The government has decided to risk proceeding with a €400 million compromised tender for a waste-to-energy incinerator in Maghtab despite strong advice that the process should be scrapped and started afresh.
Prime Minister Robert Abela has been warned about the possibility of an upcoming fierce legal battle after the Department of Contracts blundered and published confidential information during the bidding process.
But Abela, who is known to be taking a personal interest in the €400 million tender, has given informal instructions to carry on with the tendering process and to further extend the date of the final submissions.
Sources close to the process have informed The Shift that the tender’s evaluation committee, whose members are being kept secret, has concluded negotiations with the five shortlisted consortia and issued its technical specifications last week so they can come out with their best and final offers.
The final deadline has now been extended from its original 7 July date to the end of the month.
Sources said the extension was primarily intended to give bidders more time to gather information on their competitors and come up with a competitive final price to keep them in the race.
Out of the five shortlisted consortia, only one has a listed Maltese shareholder – the French Paprec Energies Consortium, in which local construction magnate, the Bonnici Group, has a 40 per cent shareholding.
The Bonnici Group is known to be very close to Prime Minister Robert Abela, who was the Group’s lawyer before taking office. Abela and his wife had also gone into private business with Gilbert Bonnici, the Group’s managing director.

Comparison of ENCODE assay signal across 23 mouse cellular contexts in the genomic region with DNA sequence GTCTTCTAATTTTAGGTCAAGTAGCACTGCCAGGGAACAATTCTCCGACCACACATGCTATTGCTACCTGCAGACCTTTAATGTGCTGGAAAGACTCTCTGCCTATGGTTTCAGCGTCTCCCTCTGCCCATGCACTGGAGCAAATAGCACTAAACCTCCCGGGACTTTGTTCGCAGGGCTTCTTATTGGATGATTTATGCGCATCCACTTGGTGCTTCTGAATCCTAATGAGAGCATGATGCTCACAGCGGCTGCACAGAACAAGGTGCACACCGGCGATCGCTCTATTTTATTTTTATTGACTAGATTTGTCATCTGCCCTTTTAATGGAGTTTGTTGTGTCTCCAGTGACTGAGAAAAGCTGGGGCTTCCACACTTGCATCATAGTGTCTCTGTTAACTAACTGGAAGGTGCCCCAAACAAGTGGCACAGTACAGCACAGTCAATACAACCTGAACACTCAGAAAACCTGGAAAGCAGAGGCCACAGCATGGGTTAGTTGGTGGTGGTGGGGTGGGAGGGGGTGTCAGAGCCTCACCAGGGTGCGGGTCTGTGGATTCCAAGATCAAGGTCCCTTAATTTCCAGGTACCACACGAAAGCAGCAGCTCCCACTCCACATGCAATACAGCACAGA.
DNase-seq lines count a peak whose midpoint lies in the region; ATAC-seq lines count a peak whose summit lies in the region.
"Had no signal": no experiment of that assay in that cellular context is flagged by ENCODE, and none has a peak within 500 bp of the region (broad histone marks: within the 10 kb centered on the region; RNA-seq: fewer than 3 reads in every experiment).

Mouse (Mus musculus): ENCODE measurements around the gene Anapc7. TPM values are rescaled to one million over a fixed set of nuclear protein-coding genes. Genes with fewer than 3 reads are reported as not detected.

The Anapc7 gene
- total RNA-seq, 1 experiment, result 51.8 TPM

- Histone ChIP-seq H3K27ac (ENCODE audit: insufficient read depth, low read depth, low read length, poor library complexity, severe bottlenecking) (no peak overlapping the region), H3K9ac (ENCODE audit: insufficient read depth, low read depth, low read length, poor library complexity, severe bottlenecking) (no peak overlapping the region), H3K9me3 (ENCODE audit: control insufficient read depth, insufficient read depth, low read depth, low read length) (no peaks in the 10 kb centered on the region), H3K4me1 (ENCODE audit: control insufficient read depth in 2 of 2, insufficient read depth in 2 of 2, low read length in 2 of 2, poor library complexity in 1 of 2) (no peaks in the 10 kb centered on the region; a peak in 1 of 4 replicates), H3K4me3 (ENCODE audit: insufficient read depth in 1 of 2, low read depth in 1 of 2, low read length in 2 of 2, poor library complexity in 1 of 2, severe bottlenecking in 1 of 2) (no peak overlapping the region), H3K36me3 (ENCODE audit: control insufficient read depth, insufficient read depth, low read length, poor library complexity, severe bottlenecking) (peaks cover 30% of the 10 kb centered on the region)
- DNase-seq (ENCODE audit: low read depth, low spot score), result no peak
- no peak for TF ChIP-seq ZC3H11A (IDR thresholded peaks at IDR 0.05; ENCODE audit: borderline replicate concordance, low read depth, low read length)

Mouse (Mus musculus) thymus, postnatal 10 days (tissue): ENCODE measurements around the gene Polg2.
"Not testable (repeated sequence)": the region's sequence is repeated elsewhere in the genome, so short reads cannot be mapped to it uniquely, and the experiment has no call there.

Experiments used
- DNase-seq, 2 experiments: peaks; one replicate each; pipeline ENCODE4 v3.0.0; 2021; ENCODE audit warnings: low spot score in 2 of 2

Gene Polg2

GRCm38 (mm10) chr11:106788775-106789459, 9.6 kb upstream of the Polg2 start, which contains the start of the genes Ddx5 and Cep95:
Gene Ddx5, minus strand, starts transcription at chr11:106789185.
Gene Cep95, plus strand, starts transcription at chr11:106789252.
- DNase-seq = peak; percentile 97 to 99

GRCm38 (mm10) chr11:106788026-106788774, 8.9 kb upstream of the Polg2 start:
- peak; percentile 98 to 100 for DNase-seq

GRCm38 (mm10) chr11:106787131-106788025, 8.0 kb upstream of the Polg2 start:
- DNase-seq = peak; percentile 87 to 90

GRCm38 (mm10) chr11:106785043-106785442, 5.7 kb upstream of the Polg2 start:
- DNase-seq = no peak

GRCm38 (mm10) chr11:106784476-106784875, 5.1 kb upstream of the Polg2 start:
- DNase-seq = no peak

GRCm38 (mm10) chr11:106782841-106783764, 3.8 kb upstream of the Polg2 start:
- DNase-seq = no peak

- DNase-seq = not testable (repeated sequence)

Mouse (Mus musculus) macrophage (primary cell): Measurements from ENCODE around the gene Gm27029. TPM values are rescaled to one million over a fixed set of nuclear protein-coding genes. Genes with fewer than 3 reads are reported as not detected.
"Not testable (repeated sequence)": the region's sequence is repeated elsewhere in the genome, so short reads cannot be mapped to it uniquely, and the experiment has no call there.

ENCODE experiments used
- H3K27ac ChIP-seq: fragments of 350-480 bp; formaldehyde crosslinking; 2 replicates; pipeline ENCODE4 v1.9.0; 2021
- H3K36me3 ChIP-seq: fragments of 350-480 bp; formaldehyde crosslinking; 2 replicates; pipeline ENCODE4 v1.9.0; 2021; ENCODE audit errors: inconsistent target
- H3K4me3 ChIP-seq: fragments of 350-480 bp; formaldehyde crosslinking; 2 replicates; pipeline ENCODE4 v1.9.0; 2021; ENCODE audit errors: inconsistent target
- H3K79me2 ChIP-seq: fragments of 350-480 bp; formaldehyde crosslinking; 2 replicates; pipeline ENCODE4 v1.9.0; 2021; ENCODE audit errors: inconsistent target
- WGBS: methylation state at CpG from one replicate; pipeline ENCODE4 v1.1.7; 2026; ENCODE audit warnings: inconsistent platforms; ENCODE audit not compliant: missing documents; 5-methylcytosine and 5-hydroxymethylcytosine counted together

According to indicative prices submitted during the tender’s first phase and which the Department of Contracts ‘mistakenly’ published – a move that ‘vitiated’ the entire process, the Bonnici Group’s consortium submitted an offer of €617 million – well above the lowest offer submitted by Urbaser S.A.U. – a Spanish recycling multinational partnered with a German equipment supplier.
Other international consortia also submitted lower offers than that of the Paperac/Bonnici consortium.
Sources said that they would not be surprised if the Bonnici-involved consortium were to suddenly alter its Best and Final Offer by hundreds of millions of euros to place itself in pole position.
The Shift has already reported that the public tender – one of the largest ever with a conservative estimated cost of €400 million – €200 for the plant and another €200 for its operation over the following 20 years – has been compromised.
That happened when the Department of Contracts erroneously published bidders’ indicative prices against public procurement rules – meaning that participating consortia were given crucial information on their competitors’ bids, which is now expected to skew the result of the final submissions.
This may lead failed bidders to contest the tender’s award and the tendering process in court, which would further derail the government’s time-frame already protracted time-frame.
Experts said that the government’s decision to risk going ahead with the process after it was vitiated, instead of starting over again, may also impact the country’s EU waste management targets if the tender is challenged in court, which, in turn, would lead to the imposition of heavy EU fines.